WASHINGTON — Sen. Chris Murphy, D-Conn., warned Wednesday that the bipartisan infrastructure deal struck by lawmakers and President Joe Biden may not have enough support — including from fellow Democrats.
Democratic leaders are trying to navigate competing interests to get agreement in Congress. Getting any legislation across the finish line will be a difficult task and even the current agreement will face several more hurdles before it can become law.
A bipartisan group struck a deal on a $579 billion package. But to keep liberals happy, Democrats are also planning to pass a separate piece of legislation, referred to as a reconciliation bill, on purely partisan lines to fund additional projects.
Murphy, who has been pushing for more funding for climate-focused projects, said if lawmakers aren't allowed to amend the reconciliation bill to add additional spending requests "there is not a path" for it or the bipartisan infrastructure package.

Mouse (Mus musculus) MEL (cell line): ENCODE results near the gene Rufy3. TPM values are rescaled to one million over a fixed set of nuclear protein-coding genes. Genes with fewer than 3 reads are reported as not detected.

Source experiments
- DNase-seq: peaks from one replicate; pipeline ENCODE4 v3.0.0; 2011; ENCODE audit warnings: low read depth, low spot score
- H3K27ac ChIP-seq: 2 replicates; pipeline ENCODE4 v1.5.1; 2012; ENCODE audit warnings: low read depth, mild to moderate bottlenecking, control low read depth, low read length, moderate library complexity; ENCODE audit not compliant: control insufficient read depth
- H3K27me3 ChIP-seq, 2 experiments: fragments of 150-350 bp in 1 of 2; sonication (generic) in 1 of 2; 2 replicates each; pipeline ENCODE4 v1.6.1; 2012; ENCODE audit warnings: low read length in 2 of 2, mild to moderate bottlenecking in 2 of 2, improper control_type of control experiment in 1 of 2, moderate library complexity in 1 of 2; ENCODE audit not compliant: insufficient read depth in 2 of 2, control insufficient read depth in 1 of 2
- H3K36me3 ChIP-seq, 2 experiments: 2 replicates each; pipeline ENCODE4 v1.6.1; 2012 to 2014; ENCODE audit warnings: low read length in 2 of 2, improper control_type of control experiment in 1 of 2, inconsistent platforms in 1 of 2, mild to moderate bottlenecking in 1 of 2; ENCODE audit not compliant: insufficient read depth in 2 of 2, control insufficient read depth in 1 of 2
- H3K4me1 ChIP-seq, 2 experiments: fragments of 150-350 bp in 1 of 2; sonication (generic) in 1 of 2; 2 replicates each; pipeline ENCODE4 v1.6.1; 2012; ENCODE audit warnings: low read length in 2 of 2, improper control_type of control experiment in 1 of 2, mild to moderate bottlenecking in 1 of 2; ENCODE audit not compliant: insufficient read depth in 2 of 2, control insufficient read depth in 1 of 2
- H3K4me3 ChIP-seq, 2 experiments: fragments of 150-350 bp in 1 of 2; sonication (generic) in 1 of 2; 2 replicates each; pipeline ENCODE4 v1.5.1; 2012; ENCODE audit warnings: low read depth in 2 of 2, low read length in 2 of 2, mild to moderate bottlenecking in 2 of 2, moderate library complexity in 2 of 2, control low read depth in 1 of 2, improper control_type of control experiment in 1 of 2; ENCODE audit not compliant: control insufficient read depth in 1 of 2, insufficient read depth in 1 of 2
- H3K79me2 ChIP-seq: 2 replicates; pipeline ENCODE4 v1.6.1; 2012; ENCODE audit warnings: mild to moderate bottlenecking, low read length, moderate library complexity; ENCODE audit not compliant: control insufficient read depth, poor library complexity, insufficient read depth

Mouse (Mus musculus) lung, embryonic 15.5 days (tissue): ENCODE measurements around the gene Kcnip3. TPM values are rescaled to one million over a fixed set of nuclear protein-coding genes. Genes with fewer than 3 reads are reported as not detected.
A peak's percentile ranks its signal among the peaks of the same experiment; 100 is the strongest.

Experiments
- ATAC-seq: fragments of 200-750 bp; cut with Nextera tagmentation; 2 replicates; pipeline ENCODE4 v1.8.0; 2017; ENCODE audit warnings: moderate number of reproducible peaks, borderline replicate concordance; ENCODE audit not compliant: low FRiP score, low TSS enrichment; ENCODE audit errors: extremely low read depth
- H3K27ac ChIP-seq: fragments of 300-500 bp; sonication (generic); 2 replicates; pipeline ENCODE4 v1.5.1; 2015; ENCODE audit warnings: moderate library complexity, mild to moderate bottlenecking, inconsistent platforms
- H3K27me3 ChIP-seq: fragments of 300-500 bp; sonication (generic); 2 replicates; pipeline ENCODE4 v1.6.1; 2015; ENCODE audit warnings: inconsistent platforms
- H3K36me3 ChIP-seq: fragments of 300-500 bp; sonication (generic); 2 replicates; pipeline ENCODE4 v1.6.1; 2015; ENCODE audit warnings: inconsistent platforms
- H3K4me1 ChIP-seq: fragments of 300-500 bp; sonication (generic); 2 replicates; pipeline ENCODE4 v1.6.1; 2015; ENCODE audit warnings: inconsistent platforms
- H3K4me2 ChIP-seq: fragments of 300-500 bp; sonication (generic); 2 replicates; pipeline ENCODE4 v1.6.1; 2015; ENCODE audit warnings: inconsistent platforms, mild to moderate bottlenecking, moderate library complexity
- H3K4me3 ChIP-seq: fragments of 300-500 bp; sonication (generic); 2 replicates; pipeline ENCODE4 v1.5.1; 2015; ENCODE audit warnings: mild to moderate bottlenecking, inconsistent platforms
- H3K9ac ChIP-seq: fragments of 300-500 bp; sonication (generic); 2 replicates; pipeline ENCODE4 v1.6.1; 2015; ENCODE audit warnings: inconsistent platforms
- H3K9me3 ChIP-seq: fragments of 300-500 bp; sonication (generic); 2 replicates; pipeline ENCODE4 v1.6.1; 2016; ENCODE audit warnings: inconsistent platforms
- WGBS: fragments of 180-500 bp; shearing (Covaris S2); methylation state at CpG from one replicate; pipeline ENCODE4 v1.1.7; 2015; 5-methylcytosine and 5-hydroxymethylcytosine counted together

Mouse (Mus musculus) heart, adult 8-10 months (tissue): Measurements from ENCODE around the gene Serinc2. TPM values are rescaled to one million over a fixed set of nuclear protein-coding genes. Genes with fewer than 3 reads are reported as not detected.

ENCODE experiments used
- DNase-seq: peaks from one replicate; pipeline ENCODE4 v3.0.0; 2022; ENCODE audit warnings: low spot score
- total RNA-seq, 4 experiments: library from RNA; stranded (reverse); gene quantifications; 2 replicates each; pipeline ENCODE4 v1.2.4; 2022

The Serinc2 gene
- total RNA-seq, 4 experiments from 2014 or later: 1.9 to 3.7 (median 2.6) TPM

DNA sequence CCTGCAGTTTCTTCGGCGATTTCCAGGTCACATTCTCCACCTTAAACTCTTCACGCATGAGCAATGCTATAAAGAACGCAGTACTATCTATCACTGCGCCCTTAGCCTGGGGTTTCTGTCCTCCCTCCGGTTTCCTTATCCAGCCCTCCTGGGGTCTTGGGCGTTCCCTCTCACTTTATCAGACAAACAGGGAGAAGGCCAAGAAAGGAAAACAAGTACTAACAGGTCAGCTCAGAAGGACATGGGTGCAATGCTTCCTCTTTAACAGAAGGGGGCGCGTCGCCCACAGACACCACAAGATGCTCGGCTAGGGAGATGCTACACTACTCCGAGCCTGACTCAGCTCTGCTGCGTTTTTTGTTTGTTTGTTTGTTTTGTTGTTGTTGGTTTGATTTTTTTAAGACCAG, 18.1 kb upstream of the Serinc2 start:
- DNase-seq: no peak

Biden last week announced a deal on a bipartisan infrastructure package, but warned he wouldn't sign it unless a separate budget reconciliation measure was passed "in tandem." He then walked back those comments, saying he would not veto the infrastructure bill without the other legislation.
The bipartisan agreement includes $579 billion in new spending for physical infrastructure that will be used for transit and rail networks, and other investments.
House Speaker Nancy Pelosi, D-Calif., reiterated Wednesday the House won't vote on the bipartisan infrastructure bill until the Senate passes both bills.
"That particular version as it is is something that we would take up once we see what the parameters are of the budget bill that the Senate will pass,” she said